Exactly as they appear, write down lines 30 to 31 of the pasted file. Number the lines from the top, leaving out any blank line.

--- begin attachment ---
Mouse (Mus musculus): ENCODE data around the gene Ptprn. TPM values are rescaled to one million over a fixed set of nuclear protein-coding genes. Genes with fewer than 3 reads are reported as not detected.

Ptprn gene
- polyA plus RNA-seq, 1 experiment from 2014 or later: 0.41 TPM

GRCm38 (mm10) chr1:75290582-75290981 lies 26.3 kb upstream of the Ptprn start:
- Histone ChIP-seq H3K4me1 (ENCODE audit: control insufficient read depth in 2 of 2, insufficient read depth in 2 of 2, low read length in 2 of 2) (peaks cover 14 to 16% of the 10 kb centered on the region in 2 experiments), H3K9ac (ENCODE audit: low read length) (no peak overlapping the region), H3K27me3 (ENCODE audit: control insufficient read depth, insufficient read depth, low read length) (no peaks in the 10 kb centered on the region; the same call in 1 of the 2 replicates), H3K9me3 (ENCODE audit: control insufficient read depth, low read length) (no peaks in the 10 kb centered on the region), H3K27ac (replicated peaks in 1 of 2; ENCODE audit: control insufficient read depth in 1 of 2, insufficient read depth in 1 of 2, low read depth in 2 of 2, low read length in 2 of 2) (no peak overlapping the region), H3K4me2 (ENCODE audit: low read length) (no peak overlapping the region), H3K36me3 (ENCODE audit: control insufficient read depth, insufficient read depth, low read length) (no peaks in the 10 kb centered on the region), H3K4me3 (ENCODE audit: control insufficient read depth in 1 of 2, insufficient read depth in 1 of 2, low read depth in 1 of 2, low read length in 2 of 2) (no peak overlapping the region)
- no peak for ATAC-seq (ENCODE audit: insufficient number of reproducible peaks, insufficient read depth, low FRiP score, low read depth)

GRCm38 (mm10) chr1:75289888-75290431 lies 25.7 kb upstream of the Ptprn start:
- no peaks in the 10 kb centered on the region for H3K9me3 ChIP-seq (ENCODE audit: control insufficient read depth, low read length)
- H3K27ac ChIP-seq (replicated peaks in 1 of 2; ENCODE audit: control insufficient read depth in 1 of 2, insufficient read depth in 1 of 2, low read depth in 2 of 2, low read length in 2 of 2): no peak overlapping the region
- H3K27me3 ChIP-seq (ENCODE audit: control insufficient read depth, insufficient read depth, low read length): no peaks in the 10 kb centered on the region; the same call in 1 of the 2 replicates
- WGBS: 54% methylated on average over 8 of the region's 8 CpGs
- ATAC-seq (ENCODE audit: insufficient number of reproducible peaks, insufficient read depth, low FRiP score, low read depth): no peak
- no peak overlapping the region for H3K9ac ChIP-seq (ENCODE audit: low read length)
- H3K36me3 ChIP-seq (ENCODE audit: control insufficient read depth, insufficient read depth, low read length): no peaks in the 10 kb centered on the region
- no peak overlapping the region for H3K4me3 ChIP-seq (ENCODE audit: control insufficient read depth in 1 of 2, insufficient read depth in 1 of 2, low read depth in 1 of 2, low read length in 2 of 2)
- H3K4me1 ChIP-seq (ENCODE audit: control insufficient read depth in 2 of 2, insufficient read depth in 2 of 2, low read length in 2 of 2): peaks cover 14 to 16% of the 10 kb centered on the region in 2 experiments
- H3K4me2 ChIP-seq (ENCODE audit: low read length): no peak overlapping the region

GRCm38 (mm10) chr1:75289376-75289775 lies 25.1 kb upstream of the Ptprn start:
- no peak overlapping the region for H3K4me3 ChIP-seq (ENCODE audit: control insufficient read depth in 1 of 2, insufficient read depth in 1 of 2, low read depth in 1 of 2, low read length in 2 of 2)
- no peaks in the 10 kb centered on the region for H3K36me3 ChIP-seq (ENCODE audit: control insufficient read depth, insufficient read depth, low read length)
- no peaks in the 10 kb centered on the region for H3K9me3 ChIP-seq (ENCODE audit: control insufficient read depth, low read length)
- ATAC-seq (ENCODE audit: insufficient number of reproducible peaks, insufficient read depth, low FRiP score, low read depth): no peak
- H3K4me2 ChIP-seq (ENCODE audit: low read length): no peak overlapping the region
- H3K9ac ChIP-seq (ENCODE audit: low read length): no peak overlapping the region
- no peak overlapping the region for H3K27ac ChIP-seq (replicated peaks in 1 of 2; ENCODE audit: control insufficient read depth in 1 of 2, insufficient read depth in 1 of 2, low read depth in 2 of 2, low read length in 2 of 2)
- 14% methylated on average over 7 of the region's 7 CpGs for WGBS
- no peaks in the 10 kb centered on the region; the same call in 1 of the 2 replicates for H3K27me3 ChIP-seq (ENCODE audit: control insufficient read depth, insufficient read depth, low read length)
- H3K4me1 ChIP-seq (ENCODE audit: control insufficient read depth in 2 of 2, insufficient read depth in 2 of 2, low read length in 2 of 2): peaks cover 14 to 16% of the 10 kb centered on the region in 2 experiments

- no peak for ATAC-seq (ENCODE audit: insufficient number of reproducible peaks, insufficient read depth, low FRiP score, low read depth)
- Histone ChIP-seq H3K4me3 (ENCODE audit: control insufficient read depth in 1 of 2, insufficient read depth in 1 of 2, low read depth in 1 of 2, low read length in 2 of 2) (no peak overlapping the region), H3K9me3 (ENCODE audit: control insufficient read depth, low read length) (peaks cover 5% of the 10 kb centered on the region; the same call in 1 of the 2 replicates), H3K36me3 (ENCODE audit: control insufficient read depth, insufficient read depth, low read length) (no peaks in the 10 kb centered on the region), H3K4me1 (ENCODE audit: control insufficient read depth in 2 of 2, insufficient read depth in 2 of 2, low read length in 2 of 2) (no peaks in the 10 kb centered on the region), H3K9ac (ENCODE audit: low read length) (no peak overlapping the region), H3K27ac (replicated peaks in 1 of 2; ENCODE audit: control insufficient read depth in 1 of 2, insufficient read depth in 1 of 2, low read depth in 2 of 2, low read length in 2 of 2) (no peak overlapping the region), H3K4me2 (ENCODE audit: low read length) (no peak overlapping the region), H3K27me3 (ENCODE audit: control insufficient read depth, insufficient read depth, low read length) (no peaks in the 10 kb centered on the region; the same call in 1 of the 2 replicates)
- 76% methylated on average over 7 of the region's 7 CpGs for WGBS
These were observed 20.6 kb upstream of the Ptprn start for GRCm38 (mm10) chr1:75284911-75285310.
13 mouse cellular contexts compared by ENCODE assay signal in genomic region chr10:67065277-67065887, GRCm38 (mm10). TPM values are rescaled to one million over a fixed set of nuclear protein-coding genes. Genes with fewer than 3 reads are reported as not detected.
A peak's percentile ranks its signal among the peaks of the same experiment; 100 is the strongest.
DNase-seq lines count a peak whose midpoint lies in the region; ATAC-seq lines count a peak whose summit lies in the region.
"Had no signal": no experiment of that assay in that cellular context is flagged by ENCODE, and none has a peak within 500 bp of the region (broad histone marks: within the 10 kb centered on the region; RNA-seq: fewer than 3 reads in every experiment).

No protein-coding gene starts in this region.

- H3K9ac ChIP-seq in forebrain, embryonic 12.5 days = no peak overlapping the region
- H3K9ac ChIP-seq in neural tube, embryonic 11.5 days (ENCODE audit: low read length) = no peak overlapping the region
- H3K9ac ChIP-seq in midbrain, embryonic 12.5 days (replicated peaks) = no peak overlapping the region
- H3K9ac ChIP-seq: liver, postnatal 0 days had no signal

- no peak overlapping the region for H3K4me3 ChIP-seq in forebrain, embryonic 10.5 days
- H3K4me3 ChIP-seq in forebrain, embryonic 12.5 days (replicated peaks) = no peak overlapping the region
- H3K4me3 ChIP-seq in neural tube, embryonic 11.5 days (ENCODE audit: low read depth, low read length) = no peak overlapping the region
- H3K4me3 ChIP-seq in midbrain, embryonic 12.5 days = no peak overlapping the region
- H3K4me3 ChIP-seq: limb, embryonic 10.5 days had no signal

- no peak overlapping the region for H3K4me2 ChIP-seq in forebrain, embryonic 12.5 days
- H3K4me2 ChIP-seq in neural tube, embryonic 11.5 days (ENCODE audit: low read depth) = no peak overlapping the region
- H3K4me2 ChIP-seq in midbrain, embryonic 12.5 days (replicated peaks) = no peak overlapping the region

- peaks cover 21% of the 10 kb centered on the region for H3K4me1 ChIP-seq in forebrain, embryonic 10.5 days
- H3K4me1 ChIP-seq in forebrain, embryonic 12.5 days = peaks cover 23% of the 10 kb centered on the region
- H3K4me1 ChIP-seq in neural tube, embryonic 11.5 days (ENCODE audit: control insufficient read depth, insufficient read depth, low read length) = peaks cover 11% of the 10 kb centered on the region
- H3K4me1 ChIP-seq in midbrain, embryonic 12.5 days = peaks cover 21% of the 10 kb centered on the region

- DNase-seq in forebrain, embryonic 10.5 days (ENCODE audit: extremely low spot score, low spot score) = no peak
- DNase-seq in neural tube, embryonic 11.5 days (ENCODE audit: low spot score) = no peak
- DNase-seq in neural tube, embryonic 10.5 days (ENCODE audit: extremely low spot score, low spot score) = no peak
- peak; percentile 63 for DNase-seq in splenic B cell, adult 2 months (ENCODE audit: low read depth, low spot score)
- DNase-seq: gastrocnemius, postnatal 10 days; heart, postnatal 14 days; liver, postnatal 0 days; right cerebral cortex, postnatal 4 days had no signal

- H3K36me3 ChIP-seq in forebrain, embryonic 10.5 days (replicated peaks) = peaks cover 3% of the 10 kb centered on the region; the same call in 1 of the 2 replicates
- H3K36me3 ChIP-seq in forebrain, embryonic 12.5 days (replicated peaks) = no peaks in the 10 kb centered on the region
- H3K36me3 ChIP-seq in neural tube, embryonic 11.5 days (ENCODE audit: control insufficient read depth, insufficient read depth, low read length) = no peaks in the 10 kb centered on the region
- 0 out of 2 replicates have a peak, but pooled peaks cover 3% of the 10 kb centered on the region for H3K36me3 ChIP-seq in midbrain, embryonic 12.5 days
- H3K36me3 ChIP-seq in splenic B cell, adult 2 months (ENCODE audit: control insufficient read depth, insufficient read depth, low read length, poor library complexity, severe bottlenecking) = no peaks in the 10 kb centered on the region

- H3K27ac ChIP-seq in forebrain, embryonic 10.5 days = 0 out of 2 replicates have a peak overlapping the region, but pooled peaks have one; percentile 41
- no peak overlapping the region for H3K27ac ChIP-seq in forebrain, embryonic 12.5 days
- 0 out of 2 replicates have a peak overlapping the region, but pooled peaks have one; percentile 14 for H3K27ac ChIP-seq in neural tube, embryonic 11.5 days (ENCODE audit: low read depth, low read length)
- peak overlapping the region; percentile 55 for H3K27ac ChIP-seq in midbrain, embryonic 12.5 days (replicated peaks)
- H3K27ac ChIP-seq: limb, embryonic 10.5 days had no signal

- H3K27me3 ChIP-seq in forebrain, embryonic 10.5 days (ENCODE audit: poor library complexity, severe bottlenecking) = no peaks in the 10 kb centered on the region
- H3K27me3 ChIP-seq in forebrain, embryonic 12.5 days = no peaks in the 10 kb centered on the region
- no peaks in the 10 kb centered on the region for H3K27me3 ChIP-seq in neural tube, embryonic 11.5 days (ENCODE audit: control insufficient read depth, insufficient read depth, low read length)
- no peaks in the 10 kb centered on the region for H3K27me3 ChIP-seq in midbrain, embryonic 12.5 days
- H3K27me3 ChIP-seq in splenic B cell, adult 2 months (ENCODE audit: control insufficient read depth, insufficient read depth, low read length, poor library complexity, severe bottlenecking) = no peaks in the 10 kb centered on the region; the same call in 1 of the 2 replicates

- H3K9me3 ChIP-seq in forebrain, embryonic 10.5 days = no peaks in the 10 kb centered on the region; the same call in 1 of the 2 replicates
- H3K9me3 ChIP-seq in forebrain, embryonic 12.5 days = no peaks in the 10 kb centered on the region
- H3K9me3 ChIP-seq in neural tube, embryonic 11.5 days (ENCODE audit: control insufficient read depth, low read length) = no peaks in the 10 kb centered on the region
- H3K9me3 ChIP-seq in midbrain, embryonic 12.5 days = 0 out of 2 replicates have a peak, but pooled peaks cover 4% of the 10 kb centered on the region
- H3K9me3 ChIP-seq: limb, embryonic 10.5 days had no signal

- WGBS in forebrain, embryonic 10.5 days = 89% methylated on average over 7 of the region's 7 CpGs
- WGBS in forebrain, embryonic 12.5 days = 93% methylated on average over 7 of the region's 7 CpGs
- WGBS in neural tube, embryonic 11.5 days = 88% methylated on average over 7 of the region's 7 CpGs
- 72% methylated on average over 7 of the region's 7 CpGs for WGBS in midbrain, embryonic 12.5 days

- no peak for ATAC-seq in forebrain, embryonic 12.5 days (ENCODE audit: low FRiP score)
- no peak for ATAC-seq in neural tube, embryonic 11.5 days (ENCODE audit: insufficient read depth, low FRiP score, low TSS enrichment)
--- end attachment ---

- Histone ChIP-seq H3K4me3 (ENCODE audit: control insufficient read depth in 1 of 2, insufficient read depth in 1 of 2, low read depth in 1 of 2, low read length in 2 of 2) (no peak overlapping the region), H3K9me3 (ENCODE audit: control insufficient read depth, low read length) (peaks cover 5% of the 10 kb centered on the region; the same call in 1 of the 2 replicates), H3K36me3 (ENCODE audit: control insufficient read depth, insufficient read depth, low read length) (no peaks in the 10 kb centered on the region), H3K4me1 (ENCODE audit: control insufficient read depth in 2 of 2, insufficient read depth in 2 of 2, low read length in 2 of 2) (no peaks in the 10 kb centered on the region), H3K9ac (ENCODE audit: low read length) (no peak overlapping the region), H3K27ac (replicated peaks in 1 of 2; ENCODE audit: control insufficient read depth in 1 of 2, insufficient read depth in 1 of 2, low read depth in 2 of 2, low read length in 2 of 2) (no peak overlapping the region), H3K4me2 (ENCODE audit: low read length) (no peak overlapping the region), H3K27me3 (ENCODE audit: control insufficient read depth, insufficient read depth, low read length) (no peaks in the 10 kb centered on the region; the same call in 1 of the 2 replicates)
- 76% methylated on average over 7 of the region's 7 CpGs for WGBS